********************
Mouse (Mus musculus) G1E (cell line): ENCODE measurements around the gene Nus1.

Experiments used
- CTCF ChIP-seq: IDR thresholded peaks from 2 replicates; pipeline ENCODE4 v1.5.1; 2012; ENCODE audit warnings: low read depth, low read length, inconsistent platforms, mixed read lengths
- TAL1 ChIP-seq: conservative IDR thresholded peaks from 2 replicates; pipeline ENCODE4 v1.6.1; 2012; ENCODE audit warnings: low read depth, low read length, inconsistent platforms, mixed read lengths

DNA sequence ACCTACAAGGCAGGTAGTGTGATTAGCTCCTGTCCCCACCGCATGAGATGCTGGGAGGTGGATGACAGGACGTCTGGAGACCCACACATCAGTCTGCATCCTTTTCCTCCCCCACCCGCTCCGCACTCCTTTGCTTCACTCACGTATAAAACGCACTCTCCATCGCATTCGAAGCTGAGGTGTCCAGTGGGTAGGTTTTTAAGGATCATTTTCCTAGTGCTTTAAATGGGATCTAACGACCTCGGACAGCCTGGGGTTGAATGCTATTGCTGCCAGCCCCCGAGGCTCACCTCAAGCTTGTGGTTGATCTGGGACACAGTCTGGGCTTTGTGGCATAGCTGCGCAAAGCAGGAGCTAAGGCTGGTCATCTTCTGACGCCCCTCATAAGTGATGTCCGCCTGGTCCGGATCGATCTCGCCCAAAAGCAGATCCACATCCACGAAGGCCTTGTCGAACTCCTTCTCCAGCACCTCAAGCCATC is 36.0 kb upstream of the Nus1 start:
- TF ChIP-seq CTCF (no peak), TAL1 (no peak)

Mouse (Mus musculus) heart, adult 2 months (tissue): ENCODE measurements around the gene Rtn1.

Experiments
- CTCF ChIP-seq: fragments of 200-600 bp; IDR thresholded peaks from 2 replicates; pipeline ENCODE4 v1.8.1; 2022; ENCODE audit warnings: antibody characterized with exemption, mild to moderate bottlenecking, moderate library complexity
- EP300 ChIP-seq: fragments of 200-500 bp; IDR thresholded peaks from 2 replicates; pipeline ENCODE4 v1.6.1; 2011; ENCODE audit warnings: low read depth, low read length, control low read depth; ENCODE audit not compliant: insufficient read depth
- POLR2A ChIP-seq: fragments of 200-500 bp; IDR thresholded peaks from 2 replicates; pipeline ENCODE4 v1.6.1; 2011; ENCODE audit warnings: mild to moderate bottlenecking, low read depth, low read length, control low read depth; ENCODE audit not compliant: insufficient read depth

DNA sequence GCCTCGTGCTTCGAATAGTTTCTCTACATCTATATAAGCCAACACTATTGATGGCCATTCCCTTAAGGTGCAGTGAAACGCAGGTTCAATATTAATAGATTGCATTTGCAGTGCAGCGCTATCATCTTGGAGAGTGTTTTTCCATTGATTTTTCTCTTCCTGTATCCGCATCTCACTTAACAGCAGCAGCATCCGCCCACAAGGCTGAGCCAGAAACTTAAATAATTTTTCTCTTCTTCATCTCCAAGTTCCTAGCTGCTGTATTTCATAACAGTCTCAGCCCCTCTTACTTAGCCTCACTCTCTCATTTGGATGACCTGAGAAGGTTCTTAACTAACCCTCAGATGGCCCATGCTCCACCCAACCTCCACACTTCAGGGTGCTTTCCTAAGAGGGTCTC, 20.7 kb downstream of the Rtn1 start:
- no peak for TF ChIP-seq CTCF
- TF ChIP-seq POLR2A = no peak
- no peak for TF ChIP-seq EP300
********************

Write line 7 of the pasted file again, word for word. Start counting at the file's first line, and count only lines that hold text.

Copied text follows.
Mouse (Mus musculus) heart, adult 2 months (tissue): ENCODE measurements around the gene Rtn1.